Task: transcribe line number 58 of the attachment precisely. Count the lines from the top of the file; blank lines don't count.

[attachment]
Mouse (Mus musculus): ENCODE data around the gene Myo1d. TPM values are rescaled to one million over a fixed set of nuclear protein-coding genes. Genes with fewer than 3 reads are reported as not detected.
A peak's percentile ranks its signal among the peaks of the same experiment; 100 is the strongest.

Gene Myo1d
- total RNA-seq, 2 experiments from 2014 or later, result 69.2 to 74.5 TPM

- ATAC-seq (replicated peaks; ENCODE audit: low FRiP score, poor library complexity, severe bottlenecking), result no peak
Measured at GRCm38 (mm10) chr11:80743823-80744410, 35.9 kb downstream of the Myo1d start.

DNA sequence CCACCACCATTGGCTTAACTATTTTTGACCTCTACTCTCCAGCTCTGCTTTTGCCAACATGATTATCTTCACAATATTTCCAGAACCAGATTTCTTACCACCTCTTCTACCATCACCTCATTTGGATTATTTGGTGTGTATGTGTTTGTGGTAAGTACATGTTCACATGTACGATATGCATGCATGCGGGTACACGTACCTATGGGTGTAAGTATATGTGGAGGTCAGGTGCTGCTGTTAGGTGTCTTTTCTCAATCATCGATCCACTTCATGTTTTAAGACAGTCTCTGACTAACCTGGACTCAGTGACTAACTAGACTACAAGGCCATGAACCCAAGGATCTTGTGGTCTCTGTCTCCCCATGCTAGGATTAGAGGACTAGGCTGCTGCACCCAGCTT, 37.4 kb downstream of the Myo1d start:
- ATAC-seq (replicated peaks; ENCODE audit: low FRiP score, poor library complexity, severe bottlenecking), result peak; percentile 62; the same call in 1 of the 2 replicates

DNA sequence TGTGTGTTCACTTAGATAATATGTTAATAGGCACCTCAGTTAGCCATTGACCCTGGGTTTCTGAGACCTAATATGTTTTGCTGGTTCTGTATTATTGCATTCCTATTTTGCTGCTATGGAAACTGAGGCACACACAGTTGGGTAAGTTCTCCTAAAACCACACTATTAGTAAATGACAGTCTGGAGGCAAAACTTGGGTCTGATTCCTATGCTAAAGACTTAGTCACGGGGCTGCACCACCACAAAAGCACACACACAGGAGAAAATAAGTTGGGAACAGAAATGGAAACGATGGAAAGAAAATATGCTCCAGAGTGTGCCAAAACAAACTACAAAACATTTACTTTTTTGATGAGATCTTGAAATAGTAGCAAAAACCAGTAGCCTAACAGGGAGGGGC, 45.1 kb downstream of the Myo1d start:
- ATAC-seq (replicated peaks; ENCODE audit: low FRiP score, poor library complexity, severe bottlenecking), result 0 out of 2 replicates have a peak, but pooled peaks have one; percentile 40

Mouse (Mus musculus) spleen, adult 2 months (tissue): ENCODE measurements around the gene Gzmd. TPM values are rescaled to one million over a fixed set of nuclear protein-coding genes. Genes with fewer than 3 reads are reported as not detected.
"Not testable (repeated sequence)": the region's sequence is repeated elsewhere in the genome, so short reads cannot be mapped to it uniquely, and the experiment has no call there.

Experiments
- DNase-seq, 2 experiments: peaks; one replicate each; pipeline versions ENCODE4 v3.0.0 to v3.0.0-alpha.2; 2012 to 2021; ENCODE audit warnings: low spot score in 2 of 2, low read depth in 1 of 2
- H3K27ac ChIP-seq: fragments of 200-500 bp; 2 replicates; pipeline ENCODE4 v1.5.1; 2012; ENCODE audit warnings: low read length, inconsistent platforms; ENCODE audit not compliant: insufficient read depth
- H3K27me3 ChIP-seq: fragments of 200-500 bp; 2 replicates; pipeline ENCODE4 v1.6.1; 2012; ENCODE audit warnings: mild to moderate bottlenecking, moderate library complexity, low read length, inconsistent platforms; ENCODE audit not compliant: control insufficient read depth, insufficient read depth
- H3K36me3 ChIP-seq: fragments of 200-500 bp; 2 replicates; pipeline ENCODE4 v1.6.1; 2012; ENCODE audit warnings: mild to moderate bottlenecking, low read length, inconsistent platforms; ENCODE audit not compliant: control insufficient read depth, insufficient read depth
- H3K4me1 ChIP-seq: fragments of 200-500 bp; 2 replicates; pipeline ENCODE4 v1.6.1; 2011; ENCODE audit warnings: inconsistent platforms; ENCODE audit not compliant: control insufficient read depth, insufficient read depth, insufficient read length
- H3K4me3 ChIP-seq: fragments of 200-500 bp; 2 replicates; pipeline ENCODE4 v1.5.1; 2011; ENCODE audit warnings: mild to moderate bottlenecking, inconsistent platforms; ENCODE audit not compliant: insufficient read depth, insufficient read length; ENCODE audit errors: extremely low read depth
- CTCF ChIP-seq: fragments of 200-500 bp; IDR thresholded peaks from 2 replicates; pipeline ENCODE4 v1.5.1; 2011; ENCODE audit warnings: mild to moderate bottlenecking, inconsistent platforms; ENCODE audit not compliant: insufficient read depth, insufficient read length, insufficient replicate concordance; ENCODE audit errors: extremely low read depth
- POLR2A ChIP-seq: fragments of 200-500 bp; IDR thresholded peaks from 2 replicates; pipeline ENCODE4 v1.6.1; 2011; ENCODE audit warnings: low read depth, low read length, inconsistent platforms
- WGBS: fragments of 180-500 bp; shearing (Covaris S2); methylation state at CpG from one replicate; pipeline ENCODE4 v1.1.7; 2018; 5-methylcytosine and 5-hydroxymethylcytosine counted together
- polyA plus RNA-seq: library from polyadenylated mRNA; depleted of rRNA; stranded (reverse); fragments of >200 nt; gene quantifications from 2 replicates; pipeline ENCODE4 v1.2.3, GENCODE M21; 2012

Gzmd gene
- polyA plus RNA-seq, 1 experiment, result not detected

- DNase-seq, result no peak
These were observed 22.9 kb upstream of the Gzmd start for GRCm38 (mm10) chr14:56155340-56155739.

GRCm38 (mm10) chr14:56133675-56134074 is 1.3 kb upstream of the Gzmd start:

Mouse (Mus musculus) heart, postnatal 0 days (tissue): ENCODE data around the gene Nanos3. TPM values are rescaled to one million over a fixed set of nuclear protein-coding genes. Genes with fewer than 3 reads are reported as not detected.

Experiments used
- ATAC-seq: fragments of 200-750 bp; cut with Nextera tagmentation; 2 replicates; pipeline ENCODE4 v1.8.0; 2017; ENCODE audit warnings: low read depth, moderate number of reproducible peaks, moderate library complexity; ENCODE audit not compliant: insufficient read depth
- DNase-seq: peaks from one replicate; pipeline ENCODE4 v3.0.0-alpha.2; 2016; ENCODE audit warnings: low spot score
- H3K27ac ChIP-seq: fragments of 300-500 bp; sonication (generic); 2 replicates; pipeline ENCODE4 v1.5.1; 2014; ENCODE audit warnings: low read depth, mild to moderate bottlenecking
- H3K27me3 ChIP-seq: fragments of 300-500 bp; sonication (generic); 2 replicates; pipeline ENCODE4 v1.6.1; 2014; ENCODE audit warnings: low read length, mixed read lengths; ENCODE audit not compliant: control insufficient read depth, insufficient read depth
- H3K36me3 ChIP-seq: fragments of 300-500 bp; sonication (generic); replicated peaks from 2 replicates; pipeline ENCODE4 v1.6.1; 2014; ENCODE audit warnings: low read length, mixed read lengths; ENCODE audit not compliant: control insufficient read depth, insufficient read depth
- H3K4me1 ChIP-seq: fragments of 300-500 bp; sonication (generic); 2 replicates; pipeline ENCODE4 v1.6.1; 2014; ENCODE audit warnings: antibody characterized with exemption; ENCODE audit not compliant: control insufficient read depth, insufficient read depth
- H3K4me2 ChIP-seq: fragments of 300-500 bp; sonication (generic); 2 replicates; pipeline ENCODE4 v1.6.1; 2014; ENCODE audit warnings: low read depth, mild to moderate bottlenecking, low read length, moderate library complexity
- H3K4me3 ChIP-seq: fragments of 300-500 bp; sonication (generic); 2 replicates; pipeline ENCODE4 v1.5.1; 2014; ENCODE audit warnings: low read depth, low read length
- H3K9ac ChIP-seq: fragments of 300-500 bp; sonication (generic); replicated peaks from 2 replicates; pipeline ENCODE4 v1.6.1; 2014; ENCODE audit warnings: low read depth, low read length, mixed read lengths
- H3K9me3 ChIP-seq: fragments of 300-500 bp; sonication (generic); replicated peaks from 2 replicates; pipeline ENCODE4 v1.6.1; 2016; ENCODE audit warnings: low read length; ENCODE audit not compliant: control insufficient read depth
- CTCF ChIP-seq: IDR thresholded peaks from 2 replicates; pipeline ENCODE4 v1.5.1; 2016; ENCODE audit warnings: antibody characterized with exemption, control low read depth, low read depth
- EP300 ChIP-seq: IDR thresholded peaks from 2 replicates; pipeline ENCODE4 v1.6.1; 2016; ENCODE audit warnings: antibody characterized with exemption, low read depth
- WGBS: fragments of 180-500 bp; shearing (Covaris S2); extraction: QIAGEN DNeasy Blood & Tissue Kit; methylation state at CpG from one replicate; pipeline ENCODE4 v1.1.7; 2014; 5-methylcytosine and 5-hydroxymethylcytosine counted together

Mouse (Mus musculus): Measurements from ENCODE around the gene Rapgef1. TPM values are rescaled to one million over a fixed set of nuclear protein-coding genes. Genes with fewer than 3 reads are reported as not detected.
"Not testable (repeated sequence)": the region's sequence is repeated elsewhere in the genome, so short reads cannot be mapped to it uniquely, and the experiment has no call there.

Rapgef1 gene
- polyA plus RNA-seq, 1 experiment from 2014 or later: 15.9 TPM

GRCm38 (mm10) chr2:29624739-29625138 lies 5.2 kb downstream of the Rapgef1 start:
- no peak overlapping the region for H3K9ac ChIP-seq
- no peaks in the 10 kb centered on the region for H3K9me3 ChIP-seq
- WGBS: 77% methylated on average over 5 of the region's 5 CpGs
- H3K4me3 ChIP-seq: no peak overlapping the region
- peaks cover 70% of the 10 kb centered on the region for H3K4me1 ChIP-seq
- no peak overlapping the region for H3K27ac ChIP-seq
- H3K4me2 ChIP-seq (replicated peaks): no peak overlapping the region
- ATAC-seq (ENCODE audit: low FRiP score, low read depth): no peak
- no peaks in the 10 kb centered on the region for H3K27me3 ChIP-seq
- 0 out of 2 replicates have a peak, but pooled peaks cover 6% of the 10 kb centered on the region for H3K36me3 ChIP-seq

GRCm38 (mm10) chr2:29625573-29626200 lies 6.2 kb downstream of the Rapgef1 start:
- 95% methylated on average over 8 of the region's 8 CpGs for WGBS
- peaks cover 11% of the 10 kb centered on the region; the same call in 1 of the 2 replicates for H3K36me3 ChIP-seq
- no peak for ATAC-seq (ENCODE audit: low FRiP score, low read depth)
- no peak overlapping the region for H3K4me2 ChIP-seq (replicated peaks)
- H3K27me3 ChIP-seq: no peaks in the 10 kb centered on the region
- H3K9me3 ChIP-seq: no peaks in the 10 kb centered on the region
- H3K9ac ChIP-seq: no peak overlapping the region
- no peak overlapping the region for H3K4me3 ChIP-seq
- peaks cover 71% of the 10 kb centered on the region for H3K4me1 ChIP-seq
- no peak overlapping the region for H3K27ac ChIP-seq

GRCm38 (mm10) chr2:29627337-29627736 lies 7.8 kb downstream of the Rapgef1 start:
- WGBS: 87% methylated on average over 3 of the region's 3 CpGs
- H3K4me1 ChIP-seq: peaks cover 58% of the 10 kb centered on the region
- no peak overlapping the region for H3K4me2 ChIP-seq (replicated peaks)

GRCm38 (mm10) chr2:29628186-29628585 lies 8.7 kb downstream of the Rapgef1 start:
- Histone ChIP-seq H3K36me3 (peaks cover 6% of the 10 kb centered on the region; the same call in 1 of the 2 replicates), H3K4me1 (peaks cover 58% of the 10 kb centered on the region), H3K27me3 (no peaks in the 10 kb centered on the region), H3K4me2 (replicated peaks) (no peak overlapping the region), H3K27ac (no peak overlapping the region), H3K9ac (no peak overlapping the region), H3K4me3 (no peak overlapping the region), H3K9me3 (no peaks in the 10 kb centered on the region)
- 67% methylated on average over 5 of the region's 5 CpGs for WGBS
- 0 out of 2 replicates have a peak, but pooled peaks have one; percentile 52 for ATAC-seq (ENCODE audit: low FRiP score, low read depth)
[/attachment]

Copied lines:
- 0 out of 2 replicates have a peak, but pooled peaks cover 6% of the 10 kb centered on the region for H3K36me3 ChIP-seq